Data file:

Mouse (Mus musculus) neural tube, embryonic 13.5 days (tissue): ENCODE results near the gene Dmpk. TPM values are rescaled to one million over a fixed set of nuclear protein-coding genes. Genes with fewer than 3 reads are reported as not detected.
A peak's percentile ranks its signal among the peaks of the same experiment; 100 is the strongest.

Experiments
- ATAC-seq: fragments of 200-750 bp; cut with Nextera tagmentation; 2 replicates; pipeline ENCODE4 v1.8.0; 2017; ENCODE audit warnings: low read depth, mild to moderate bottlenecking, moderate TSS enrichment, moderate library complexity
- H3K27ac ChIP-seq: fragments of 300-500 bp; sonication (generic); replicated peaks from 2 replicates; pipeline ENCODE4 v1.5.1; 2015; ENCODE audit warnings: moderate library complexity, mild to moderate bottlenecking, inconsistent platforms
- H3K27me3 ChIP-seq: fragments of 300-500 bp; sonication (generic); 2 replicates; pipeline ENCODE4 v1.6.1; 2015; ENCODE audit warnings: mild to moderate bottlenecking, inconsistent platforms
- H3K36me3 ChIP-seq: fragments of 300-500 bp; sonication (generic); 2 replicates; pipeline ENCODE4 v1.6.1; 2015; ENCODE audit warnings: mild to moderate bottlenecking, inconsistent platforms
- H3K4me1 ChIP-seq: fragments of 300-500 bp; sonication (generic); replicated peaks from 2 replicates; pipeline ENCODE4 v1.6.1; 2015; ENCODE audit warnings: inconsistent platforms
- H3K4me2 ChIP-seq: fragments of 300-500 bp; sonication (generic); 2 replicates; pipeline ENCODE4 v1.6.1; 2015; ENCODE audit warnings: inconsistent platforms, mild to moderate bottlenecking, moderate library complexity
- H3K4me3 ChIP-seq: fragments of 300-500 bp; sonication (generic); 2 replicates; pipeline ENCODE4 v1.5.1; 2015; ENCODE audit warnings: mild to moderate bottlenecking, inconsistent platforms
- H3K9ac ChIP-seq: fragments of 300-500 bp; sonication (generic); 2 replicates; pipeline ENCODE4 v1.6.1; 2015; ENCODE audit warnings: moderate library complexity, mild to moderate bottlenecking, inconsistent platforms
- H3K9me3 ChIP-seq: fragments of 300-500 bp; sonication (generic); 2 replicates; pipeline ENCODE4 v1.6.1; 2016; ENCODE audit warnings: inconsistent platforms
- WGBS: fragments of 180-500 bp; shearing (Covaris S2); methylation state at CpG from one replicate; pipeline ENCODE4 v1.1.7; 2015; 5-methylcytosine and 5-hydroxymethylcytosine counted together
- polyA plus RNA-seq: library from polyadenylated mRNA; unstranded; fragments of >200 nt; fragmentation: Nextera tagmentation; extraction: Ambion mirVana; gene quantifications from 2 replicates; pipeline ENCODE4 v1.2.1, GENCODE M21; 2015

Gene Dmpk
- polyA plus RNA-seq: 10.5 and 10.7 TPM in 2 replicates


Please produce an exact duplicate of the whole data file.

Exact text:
Mouse (Mus musculus) neural tube, embryonic 13.5 days (tissue): ENCODE results near the gene Dmpk. TPM values are rescaled to one million over a fixed set of nuclear protein-coding genes. Genes with fewer than 3 reads are reported as not detected.
A peak's percentile ranks its signal among the peaks of the same experiment; 100 is the strongest.

Experiments
- ATAC-seq: fragments of 200-750 bp; cut with Nextera tagmentation; 2 replicates; pipeline ENCODE4 v1.8.0; 2017; ENCODE audit warnings: low read depth, mild to moderate bottlenecking, moderate TSS enrichment, moderate library complexity
- H3K27ac ChIP-seq: fragments of 300-500 bp; sonication (generic); replicated peaks from 2 replicates; pipeline ENCODE4 v1.5.1; 2015; ENCODE audit warnings: moderate library complexity, mild to moderate bottlenecking, inconsistent platforms
- H3K27me3 ChIP-seq: fragments of 300-500 bp; sonication (generic); 2 replicates; pipeline ENCODE4 v1.6.1; 2015; ENCODE audit warnings: mild to moderate bottlenecking, inconsistent platforms
- H3K36me3 ChIP-seq: fragments of 300-500 bp; sonication (generic); 2 replicates; pipeline ENCODE4 v1.6.1; 2015; ENCODE audit warnings: mild to moderate bottlenecking, inconsistent platforms
- H3K4me1 ChIP-seq: fragments of 300-500 bp; sonication (generic); replicated peaks from 2 replicates; pipeline ENCODE4 v1.6.1; 2015; ENCODE audit warnings: inconsistent platforms
- H3K4me2 ChIP-seq: fragments of 300-500 bp; sonication (generic); 2 replicates; pipeline ENCODE4 v1.6.1; 2015; ENCODE audit warnings: inconsistent platforms, mild to moderate bottlenecking, moderate library complexity
- H3K4me3 ChIP-seq: fragments of 300-500 bp; sonication (generic); 2 replicates; pipeline ENCODE4 v1.5.1; 2015; ENCODE audit warnings: mild to moderate bottlenecking, inconsistent platforms
- H3K9ac ChIP-seq: fragments of 300-500 bp; sonication (generic); 2 replicates; pipeline ENCODE4 v1.6.1; 2015; ENCODE audit warnings: moderate library complexity, mild to moderate bottlenecking, inconsistent platforms
- H3K9me3 ChIP-seq: fragments of 300-500 bp; sonication (generic); 2 replicates; pipeline ENCODE4 v1.6.1; 2016; ENCODE audit warnings: inconsistent platforms
- WGBS: fragments of 180-500 bp; shearing (Covaris S2); methylation state at CpG from one replicate; pipeline ENCODE4 v1.1.7; 2015; 5-methylcytosine and 5-hydroxymethylcytosine counted together
- polyA plus RNA-seq: library from polyadenylated mRNA; unstranded; fragments of >200 nt; fragmentation: Nextera tagmentation; extraction: Ambion mirVana; gene quantifications from 2 replicates; pipeline ENCODE4 v1.2.1, GENCODE M21; 2015

Gene Dmpk
- polyA plus RNA-seq: 10.5 and 10.7 TPM in 2 replicates